19 Matching Annotations
  1. Jun 2021
  2. May 2021
    1. The thing that makes the client-side invocation return the same data as the server-side one is that the results of calling fetch during SSR are serialized and inlined into the page. This ensures consistency when the page hydrates, and saves network round-trips (and also means less data needs to come over the wire, since everything can get compressed using the same gzip dictionary or whatever).
  3. Dec 2020
    1. Preload functions are typically used to load data that the page depends on, hence its name. This avoids the user seeing the page update as it loads, as is typically the case with client-side loading.
    1. I put together a POC that resembles react-rails and helps with server- and client-side rendering, and provides a view helper (svelte_component):
    2. webpacker-svelte misses server-side rendering, though.
  4. Nov 2020
  5. Oct 2020
    1. Node doesn't have a DOM available. So in order to render HTML we use string concatenation instead. This has the fun benefit of being quite efficient, which in turn means it's great for server rendering!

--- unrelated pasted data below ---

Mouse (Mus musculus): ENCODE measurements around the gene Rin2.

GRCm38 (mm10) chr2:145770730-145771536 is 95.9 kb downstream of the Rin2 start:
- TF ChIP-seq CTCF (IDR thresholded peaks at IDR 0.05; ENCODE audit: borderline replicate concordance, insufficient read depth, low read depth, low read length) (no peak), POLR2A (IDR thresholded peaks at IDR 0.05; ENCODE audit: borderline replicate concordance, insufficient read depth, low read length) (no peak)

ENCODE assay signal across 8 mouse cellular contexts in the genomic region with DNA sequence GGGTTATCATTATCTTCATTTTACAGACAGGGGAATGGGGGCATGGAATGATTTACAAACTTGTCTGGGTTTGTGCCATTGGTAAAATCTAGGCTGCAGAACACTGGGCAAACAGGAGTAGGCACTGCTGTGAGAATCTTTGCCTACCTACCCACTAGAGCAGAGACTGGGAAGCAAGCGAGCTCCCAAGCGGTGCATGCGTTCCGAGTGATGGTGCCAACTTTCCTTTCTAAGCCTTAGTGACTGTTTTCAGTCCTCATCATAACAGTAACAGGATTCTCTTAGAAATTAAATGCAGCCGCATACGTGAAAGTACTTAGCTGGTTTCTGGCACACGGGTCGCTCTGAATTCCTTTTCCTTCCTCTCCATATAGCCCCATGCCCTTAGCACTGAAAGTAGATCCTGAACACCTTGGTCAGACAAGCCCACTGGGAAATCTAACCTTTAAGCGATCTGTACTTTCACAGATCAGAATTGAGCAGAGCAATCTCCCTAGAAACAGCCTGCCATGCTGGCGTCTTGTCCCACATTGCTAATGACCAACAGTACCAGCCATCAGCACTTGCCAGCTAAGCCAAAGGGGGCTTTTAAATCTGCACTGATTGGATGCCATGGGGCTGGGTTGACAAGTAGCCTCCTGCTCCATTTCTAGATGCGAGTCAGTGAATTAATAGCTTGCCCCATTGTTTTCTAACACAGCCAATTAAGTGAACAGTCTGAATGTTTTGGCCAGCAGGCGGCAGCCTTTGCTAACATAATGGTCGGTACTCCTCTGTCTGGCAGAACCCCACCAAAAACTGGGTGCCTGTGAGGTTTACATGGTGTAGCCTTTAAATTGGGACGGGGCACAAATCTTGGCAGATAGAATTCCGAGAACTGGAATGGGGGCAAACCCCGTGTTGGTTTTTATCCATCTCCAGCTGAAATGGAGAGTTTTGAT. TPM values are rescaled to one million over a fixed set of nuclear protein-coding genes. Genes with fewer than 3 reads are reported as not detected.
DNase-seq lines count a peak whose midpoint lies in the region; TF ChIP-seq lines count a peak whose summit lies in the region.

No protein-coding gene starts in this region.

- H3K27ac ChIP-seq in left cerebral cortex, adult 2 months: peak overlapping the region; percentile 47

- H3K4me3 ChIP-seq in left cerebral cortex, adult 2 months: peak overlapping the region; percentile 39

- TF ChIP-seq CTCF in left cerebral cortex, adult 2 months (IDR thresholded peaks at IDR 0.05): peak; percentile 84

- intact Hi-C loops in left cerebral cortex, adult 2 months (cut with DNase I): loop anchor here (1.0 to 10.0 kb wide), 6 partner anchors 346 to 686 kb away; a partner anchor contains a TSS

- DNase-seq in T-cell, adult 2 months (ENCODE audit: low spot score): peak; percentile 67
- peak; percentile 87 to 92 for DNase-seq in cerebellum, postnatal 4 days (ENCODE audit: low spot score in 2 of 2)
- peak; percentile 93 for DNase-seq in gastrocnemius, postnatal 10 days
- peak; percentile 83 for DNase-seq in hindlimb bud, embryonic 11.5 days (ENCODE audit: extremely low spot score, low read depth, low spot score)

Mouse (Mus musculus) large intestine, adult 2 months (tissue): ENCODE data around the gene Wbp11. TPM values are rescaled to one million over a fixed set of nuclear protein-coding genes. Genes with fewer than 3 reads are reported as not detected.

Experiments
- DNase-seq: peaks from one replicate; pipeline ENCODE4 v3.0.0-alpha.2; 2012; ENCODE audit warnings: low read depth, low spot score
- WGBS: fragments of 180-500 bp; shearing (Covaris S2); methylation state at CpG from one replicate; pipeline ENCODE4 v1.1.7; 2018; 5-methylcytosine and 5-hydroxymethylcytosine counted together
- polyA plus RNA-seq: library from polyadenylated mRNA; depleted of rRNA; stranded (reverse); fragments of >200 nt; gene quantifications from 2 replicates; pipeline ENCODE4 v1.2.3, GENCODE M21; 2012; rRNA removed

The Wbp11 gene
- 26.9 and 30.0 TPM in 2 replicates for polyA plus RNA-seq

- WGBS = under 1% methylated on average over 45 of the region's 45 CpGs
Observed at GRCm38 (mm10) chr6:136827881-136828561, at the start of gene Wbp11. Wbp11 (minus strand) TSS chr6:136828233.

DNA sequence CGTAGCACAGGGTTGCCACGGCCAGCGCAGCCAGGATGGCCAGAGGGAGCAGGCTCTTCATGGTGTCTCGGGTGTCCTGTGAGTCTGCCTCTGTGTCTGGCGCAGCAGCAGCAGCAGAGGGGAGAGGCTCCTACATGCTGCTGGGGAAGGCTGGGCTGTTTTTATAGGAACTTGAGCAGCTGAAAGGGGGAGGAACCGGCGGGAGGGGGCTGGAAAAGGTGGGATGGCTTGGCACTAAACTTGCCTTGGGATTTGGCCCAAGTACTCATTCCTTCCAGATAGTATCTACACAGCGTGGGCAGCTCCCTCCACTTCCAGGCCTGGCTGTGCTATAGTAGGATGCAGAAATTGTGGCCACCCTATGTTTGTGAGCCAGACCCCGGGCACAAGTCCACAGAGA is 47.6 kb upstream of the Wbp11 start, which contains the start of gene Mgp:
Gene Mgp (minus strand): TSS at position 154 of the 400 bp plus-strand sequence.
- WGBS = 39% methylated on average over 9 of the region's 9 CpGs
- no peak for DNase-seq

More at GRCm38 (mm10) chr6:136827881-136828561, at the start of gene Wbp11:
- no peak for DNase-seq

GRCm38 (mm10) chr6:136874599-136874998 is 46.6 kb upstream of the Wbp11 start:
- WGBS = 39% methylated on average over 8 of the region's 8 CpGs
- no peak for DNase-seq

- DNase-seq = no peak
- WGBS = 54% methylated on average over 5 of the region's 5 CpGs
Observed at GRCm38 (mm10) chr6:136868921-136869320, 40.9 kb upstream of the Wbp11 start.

6. Aug 2020
    1. It's recommended to put the fetch in onMount rather than at the top level of the <script> because of server-side rendering (SSR). With the exception of onDestroy, lifecycle functions don't run during SSR, which means we can avoid fetching data that should be loaded lazily once the component has been mounted in the DOM.
  7. Jul 2020
  8. Apr 2020
    1. By rendering important parts of the application with the real data on the server-side, an isomorphic application can show a meaningful initial page. On the other hand, client rendering application can’t show any meaningful information until it fetches all external data it needs. In the meantime, the only thing a user will see is a loading indicator.
  9. Dec 2019
    1. server-side rendering is strict about configuration, and the best way to find out what's wrong is to compare your project to an already working setup. Check out the reference implementations, bit by bit.
  10. Nov 2019
    1. // require('hammerjs') when in a browser. This is safe because Hammer is only // invoked in componentDidMount, which is not executed on the server. var Hammer = (typeof window !== 'undefined') ? require('hammerjs') : undefined
  11. Sep 2019